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Space to Think, a new book celebrating ten years of the Dublin Review of Books More Information 

Private Places

Kelly E Sullivan
A study of the idea of domestic space in Northern Irish poetry offers fresh perspectives on poems long in the public eye, finding new meaning in key works by Heaney, Longley, Mahon and McGuckian. One of its great virtues is its perfectly tuned affinity with the poets it deals with.
Feb 9, 2017, 08:39 AM
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The Past Remains

Piotr Florczyk
Visitors to Ukrainian Lviv, once Polish Lwów, once Austro-Hungarian Lemberg, will find that while cultures and peoples and languages can be overwritten by others, often violently, they may reappear years later, to stand as evidence to the fact that complete erasure is never possible.
Feb 9, 2017, 08:42 AM
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The Truth and Colonel McGrath

Tom Wall
By the closing stages of World War Two, the Germans had assembled a substantial number of hostages, ranging from Allied army intelligence officers to rebels against Nazism, to politicians from defeated countries or former allies. Among them was an Irishman from Co Roscommon.
Feb 9, 2017, 08:50 AM
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A Necessary Restitution

Billy Mills
The English poets of the 1940s, sandwiched between Auden, Spender, MacNeice and the main poets of the 1930s and the later development of ‘the Movement’, tend to be overlooked today. The publication of  a collected poems of one important figure, Terence Tiller, is very welcome.
Feb 9, 2017, 09:02 AM
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Storied Women

Dawn Miranda Sherratt-Bado
A companion volume to Sinéad Gleeson’s ‘The Long Gaze Back’ charts the unique tradition of short fiction by women from the North of Ireland. Gleeson traces its historical arc from the turn of the century to the present and includes fifteen new stories by contemporary authors.
Feb 9, 2017, 09:13 AM
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A Postmodern Disease

Seamus O’Mahony
Up to 1 per cent of the population may have coeliac disease but many more have self-diagnosed themselves as gluten-sensitive. Is gluten sensitivity based on any scientific evidence or is it the product of a misalliance between academic medicine and commerce?
Feb 9, 2017, 09:24 AM
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The New Souperism

John Horgan
Irish parents are often forced to have their children participate in a form of religious observance in which they themselves do not believe in exchange for educational and social benefits. We once called this souperism. And the current shabby compromise designed to confuse the unwary could best be described as souperism lite.
Feb 9, 2017, 09:28 AM
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The Backward Look

Pádraig Murphy
The Russians, according to Svetlana Alexievich, are a people of misfortune and suffering whose best moments have come with war. Following the failed experiment to drive an entire nation ‘with an iron hand to happiness’, the people no longer have the culture of happiness or the taste for a joyful life.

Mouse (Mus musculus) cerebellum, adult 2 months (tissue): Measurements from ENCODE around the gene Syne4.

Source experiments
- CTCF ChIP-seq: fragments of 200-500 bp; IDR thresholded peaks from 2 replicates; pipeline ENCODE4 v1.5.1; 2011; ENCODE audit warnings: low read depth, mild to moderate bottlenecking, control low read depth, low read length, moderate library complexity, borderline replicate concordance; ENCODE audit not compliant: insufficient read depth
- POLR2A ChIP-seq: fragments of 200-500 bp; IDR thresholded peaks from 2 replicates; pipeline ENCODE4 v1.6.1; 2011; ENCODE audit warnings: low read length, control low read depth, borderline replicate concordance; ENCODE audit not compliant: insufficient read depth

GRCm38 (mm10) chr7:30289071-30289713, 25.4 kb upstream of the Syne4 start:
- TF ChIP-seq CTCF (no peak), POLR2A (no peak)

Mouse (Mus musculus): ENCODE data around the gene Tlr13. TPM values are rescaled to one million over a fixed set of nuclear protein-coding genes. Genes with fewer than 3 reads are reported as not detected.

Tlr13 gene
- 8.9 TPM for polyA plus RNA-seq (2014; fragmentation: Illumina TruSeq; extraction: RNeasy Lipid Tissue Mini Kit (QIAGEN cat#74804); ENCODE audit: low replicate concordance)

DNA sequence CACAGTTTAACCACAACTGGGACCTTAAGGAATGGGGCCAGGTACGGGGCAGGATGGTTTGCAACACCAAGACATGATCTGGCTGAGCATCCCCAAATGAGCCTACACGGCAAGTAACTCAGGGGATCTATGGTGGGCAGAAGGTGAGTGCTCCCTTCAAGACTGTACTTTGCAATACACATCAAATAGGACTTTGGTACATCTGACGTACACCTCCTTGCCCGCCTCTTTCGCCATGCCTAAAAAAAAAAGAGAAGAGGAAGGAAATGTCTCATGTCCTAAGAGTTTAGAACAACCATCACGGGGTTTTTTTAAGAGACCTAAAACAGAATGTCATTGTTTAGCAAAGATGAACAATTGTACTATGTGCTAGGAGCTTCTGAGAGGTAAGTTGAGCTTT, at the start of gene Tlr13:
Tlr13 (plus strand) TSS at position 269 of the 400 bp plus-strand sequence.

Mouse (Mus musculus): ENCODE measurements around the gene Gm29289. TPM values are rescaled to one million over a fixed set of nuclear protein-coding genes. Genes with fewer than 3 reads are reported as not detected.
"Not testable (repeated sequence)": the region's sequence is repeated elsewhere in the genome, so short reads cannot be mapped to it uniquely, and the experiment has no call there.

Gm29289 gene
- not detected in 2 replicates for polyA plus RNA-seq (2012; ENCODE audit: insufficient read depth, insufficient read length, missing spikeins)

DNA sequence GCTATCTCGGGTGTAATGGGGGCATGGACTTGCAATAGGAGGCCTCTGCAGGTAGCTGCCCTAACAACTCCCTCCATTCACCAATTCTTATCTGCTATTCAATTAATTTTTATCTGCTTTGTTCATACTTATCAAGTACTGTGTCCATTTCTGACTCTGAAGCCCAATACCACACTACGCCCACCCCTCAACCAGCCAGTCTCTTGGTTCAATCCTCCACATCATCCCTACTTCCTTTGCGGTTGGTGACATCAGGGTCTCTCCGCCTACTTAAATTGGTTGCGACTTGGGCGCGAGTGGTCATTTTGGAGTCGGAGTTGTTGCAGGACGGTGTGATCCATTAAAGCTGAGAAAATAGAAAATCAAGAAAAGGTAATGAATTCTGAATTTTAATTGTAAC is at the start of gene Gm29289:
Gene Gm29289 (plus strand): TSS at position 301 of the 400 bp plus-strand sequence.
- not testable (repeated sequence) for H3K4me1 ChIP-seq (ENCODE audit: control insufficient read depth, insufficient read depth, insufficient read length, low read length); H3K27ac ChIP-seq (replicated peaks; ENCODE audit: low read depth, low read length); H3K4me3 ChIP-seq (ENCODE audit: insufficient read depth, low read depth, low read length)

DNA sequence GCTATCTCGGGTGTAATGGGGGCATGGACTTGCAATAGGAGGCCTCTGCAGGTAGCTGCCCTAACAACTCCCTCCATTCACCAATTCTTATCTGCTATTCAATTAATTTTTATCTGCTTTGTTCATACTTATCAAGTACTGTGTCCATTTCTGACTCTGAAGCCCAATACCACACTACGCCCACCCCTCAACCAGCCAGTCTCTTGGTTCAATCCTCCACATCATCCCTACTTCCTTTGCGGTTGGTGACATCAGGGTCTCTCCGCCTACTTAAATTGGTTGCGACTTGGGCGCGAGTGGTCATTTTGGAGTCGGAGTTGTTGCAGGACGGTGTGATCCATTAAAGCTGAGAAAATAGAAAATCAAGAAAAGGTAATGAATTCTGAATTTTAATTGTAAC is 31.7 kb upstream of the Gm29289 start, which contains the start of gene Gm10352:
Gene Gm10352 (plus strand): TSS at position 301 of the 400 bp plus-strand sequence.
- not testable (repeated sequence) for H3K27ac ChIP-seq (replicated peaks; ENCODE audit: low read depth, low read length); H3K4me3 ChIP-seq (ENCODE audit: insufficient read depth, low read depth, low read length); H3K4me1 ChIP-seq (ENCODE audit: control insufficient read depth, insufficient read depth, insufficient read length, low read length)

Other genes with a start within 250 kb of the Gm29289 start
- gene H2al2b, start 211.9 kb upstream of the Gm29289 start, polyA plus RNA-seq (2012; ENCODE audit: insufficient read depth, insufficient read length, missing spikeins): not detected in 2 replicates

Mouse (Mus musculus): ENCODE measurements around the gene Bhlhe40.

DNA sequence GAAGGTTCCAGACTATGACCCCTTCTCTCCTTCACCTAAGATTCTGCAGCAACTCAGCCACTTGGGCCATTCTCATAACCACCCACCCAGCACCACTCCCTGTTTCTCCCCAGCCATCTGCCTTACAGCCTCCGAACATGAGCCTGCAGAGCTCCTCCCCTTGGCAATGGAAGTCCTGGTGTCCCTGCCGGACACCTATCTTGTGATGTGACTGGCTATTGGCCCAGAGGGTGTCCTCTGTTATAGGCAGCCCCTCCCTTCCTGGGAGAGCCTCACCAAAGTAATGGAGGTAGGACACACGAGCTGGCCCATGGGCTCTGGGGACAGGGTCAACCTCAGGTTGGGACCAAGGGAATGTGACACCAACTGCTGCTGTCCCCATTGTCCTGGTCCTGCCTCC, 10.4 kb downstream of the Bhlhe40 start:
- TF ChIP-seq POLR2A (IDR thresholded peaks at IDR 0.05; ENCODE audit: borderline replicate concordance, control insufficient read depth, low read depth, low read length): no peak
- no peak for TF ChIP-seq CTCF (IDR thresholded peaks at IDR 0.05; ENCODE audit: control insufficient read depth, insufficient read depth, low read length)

Feb 9, 2017, 09:39 AM
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Poisoned Apple

Martin O’Malloney
Claims that the European Commission is picking on little Ireland in the Apple taxation case fail to take into account that we are talking about the richest company in the world. Ireland will also ignore at its peril the rising tide of popular indignation over wholesale tax avoidance by multinationals.
Feb 9, 2017, 09:44 AM
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Into Their Own

Caroline Hurley
A substantial bilingual English-Irish anthology that breaks new ground with its critical survey of modern Irish poetry takes up where Seán Ó Tuama and Thomas Kinsella left off with their pioneering 1981 selection ‘An Dunaire 1600-1900: Poems of the Dispossessed’.
Feb 9, 2017, 09:53 AM
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The Myths of Brexit

James Harpur
The political battle in Britain was fought at a mythic level, and the image of the golden age, with its appeal to the restoration of national identity, triumphed. But only just. The Remainers foolishly failed to paint their vision in mythic oils, preferring the pointillism of practical details.
Feb 9, 2017, 09:58 AM
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Ronan Fanning: 1941-2017

Michael Lillis
Ronan Fanning was of course known as one of the most distinguished historians of his generation. But he also played an important part behind the scenes in preparing the ground diplomatically for the peace process in Ireland.
Feb 9, 2017, 10:05 AM
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When All Our Gold Was Gorse

Gerard Smyth

Thomas McCarthy, as poet and thinker, is a defender of the past against the more crass aspects of modernity. He speaks from a wise understanding of the Ireland that has evolved from de Valera’s country of long summers to one where we try to read the runes from Berlin or Brussels. 

Feb 9, 2017, 10:28 AM
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Against Liberalism

Gordon Warren
In the newly independent Ireland of the 1920s, the Jesuit social theorist Edward Cahill argued strongly for the adoption of specifically Catholic principles in government, as well as resistance to what he saw as the corrosive effects of an unwanted legacy of British liberalism.
Feb 9, 2017, 15:01 PM
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